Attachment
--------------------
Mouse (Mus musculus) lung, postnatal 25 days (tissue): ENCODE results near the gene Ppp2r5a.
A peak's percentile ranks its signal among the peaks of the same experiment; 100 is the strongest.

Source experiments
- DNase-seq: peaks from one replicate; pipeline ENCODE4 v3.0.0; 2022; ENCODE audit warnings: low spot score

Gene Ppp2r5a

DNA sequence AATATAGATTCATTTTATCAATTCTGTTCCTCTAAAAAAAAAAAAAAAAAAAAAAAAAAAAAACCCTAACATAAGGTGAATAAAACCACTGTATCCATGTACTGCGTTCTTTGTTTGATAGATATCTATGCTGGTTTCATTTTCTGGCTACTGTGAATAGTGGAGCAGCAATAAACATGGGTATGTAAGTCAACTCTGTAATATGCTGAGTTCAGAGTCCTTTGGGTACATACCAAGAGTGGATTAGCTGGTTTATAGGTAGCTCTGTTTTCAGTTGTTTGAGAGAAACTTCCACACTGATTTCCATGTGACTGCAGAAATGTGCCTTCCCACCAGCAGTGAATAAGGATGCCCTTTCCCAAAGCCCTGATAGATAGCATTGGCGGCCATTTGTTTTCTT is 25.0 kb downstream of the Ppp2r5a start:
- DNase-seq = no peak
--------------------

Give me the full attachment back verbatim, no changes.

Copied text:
Mouse (Mus musculus) lung, postnatal 25 days (tissue): ENCODE results near the gene Ppp2r5a.
A peak's percentile ranks its signal among the peaks of the same experiment; 100 is the strongest.

Source experiments
- DNase-seq: peaks from one replicate; pipeline ENCODE4 v3.0.0; 2022; ENCODE audit warnings: low spot score

Gene Ppp2r5a

DNA sequence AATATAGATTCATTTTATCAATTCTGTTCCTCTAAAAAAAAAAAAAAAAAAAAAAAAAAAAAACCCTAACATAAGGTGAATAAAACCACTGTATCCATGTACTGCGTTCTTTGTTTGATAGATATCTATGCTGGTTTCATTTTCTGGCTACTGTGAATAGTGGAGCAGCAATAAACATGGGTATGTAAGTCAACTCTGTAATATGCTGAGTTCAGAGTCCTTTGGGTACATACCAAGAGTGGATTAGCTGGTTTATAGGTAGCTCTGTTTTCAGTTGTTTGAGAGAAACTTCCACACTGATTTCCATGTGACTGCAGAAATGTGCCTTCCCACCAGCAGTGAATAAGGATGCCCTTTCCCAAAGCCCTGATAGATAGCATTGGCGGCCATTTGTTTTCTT is 25.0 kb downstream of the Ppp2r5a start:
- DNase-seq = no peak